I can barely raise my right arm this morning. A pair of socks is almost too heavy to lift. A right-handed cross-body pulling motion – tightening my belt, for example, or brushing my teeth – produces pointed pain dead-center in my right shoulder. There is no comfortable position for the arm.
Rotator cuff injury. Maybe more. The result of pulling and lifting and thrusting suitcases weighing anywhere from 10 pounds to 25 pounds during the last four weeks of business travel. Yes, there was one particular injury instance, lifting the heavy bag into an airline overhead compartment, that prompted a passenger-startling yelp and, mostly, it is the result of repetitive small stresses during the last several weeks of travel.
But, really… It’s the result of “throwing my arm out” throwing to home plate from center field when I was 11 years old, playing Little League baseball. And a moment of particularly poor form while serving during a tennis match when I was 16. And overdoing it during a touch football game when I was 22. And then one-armed carrying a too-heavy box of paper-stuffed three-ring binders in the rain on Walnut Street in Philadelphia a few years later.
Once the shoulder calmed down after Walnut Street injury, I went to a physical trainer who recommended changes to my arm motions and exercises that included pulling two large stretchy bands to strengthen my shoulder. I did the exercises for about six additional months and then, feeling better, I stopped the stretchies and curtailed my physical activity – no snow ball throwing, no tennis serving, and careful weight bearing. There have been moments along the way during which I could feel twinges in my shoulder but nothing serious… until now. This one is pretty serious.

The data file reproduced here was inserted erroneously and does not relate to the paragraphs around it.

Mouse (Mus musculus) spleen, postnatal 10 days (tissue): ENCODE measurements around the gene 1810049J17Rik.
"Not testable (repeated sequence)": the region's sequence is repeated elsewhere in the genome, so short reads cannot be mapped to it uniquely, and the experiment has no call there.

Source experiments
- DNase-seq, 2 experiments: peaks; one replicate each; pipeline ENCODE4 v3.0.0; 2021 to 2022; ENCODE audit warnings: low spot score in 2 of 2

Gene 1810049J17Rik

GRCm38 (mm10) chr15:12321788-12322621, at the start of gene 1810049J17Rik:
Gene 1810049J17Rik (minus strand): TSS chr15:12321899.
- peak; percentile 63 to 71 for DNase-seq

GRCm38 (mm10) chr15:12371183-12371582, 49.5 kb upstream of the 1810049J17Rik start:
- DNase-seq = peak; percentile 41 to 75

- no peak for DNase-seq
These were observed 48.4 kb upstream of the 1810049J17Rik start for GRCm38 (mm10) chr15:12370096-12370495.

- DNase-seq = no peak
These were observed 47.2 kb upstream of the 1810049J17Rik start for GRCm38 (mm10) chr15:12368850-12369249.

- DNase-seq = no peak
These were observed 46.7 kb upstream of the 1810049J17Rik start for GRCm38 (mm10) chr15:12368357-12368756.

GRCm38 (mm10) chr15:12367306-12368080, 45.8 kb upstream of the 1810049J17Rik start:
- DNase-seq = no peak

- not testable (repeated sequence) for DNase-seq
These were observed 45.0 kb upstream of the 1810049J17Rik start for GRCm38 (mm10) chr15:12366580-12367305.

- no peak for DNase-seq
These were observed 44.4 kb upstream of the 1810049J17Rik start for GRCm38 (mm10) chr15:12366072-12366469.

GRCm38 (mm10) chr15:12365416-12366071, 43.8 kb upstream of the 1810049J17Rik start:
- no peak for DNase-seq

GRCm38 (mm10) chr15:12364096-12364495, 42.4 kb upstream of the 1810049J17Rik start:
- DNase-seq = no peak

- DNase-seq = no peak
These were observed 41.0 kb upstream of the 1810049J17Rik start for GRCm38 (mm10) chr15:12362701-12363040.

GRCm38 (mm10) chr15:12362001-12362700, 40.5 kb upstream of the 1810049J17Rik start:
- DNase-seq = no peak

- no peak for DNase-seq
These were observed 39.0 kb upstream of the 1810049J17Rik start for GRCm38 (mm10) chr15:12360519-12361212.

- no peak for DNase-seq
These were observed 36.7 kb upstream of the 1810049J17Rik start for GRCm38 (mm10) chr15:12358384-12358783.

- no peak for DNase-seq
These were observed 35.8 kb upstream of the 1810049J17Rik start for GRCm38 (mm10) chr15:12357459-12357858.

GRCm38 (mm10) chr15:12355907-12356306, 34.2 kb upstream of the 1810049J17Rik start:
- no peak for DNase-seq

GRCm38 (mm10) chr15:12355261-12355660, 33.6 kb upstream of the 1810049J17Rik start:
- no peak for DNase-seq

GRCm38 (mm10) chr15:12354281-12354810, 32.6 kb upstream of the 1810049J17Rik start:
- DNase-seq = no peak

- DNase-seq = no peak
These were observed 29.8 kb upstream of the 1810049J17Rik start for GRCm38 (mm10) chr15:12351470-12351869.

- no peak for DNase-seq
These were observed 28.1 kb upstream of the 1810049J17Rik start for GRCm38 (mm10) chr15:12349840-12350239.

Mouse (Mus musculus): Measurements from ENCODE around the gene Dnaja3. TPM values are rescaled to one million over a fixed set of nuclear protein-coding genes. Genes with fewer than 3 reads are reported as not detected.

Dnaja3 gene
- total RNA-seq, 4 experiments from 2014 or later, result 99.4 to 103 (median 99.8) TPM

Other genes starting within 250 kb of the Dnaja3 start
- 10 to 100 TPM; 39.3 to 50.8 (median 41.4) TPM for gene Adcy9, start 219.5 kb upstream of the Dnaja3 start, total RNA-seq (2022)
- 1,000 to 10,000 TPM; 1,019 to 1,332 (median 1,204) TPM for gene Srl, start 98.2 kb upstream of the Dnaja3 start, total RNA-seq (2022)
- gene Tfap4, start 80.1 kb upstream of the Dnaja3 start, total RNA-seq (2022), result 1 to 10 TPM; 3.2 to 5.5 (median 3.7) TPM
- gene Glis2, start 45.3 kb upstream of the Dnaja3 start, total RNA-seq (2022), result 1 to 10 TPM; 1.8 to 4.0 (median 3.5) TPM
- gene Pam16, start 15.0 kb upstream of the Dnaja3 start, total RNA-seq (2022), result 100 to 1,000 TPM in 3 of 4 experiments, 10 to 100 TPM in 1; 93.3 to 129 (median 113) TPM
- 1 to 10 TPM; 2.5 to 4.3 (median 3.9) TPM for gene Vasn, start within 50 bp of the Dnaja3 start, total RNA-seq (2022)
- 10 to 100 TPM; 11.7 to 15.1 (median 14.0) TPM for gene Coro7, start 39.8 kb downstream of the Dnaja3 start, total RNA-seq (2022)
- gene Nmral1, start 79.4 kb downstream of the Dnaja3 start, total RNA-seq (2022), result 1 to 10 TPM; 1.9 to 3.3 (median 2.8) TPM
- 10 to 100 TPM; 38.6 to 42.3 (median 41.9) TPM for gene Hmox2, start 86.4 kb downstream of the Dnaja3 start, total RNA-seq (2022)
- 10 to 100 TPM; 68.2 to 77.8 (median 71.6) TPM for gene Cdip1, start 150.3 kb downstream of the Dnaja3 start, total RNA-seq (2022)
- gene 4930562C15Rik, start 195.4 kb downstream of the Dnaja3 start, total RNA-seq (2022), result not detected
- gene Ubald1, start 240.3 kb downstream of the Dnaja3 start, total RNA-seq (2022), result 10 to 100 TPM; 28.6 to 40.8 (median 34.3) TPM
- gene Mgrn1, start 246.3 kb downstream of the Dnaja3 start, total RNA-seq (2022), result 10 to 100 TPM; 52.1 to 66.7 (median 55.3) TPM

I probably could have avoided this one had I addressed the issue early with good motion training and strength development after the first several injuries. I probably could have avoided this one through consistent, sustained strength training and motion practice in the years since the Walnut Street box-carrying injury. Instead I chose to limit my activities and live with bad habits that may cost me, big time, now.
Not seeking training to fix a weakness – my early plan – or going once to training and then hoping, without continuing the reinforcement exercises, that capabilities will change is a fool’s plan.
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